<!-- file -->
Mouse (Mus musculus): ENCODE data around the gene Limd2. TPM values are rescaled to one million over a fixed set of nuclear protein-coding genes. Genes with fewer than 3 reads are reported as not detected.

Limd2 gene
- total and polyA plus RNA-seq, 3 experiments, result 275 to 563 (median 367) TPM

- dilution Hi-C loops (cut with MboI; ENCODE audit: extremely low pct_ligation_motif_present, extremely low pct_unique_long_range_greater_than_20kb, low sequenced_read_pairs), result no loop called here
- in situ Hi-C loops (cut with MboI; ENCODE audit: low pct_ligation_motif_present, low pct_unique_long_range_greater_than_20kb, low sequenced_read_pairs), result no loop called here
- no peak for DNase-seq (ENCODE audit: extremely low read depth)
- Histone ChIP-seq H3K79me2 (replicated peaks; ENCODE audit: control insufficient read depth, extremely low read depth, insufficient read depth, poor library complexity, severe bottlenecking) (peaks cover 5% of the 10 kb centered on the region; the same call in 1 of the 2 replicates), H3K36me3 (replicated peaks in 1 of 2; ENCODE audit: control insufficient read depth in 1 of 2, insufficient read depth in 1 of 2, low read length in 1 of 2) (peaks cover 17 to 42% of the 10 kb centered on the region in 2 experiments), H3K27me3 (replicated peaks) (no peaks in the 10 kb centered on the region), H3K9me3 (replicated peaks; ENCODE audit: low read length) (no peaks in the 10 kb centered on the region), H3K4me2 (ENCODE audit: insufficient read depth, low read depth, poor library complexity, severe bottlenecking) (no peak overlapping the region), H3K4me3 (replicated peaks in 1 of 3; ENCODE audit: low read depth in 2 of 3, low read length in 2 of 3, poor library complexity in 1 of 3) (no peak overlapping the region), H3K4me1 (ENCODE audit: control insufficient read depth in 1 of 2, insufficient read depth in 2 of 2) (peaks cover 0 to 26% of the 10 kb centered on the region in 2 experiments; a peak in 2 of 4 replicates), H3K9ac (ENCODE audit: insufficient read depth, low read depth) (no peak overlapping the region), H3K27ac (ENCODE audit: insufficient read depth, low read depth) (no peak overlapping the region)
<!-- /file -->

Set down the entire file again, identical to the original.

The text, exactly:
Mouse (Mus musculus): ENCODE data around the gene Limd2. TPM values are rescaled to one million over a fixed set of nuclear protein-coding genes. Genes with fewer than 3 reads are reported as not detected.

Limd2 gene
- total and polyA plus RNA-seq, 3 experiments, result 275 to 563 (median 367) TPM

- dilution Hi-C loops (cut with MboI; ENCODE audit: extremely low pct_ligation_motif_present, extremely low pct_unique_long_range_greater_than_20kb, low sequenced_read_pairs), result no loop called here
- in situ Hi-C loops (cut with MboI; ENCODE audit: low pct_ligation_motif_present, low pct_unique_long_range_greater_than_20kb, low sequenced_read_pairs), result no loop called here
- no peak for DNase-seq (ENCODE audit: extremely low read depth)
- Histone ChIP-seq H3K79me2 (replicated peaks; ENCODE audit: control insufficient read depth, extremely low read depth, insufficient read depth, poor library complexity, severe bottlenecking) (peaks cover 5% of the 10 kb centered on the region; the same call in 1 of the 2 replicates), H3K36me3 (replicated peaks in 1 of 2; ENCODE audit: control insufficient read depth in 1 of 2, insufficient read depth in 1 of 2, low read length in 1 of 2) (peaks cover 17 to 42% of the 10 kb centered on the region in 2 experiments), H3K27me3 (replicated peaks) (no peaks in the 10 kb centered on the region), H3K9me3 (replicated peaks; ENCODE audit: low read length) (no peaks in the 10 kb centered on the region), H3K4me2 (ENCODE audit: insufficient read depth, low read depth, poor library complexity, severe bottlenecking) (no peak overlapping the region), H3K4me3 (replicated peaks in 1 of 3; ENCODE audit: low read depth in 2 of 3, low read length in 2 of 3, poor library complexity in 1 of 3) (no peak overlapping the region), H3K4me1 (ENCODE audit: control insufficient read depth in 1 of 2, insufficient read depth in 2 of 2) (peaks cover 0 to 26% of the 10 kb centered on the region in 2 experiments; a peak in 2 of 4 replicates), H3K9ac (ENCODE audit: insufficient read depth, low read depth) (no peak overlapping the region), H3K27ac (ENCODE audit: insufficient read depth, low read depth) (no peak overlapping the region)